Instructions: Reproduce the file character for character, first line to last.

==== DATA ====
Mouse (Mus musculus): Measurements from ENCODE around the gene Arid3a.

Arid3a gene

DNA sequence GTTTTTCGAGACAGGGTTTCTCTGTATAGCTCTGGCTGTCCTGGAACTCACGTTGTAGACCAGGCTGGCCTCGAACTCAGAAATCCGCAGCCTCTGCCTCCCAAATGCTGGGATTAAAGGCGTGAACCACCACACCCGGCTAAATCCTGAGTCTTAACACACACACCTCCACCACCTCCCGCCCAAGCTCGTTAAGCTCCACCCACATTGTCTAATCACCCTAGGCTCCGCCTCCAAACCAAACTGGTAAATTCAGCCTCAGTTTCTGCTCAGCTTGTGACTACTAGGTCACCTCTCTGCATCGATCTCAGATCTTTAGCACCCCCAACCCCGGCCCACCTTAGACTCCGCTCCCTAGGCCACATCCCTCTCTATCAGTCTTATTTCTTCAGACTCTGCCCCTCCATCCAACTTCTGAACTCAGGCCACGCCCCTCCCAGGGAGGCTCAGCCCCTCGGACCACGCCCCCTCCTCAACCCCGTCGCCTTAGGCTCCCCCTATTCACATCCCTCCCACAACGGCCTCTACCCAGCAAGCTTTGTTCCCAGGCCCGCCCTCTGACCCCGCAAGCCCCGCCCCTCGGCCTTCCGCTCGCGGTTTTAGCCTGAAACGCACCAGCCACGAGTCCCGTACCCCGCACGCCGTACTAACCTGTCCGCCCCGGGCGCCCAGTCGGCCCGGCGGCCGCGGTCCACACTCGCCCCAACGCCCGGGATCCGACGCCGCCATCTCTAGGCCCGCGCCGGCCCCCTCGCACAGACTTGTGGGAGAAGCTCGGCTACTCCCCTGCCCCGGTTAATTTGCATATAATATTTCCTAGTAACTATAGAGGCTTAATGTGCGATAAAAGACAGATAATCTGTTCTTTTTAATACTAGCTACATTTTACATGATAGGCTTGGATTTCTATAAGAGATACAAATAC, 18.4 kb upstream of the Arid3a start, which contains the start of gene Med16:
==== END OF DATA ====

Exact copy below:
Mouse (Mus musculus): Measurements from ENCODE around the gene Arid3a.

Arid3a gene

DNA sequence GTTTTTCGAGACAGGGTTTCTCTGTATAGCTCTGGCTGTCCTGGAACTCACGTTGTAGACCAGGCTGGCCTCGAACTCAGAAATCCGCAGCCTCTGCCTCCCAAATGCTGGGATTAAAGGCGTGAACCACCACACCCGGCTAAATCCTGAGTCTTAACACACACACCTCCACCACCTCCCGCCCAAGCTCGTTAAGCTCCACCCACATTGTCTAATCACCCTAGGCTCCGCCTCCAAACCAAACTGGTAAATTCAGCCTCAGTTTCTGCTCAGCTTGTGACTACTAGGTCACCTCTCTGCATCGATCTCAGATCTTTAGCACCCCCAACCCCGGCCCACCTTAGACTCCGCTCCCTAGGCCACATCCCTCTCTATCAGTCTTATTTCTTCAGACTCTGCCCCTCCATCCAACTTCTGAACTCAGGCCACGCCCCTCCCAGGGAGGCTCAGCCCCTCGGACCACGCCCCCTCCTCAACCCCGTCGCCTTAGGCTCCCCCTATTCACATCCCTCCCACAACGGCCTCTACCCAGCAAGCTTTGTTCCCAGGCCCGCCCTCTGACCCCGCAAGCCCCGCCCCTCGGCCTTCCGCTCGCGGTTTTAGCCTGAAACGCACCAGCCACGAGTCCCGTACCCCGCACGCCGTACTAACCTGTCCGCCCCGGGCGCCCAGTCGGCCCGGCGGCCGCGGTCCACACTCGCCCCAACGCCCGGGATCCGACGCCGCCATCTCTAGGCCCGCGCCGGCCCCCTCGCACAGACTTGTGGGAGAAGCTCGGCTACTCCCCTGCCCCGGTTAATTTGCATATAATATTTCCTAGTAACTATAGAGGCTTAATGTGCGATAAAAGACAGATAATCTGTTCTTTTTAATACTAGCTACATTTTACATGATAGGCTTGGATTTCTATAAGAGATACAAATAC, 18.4 kb upstream of the Arid3a start, which contains the start of gene Med16: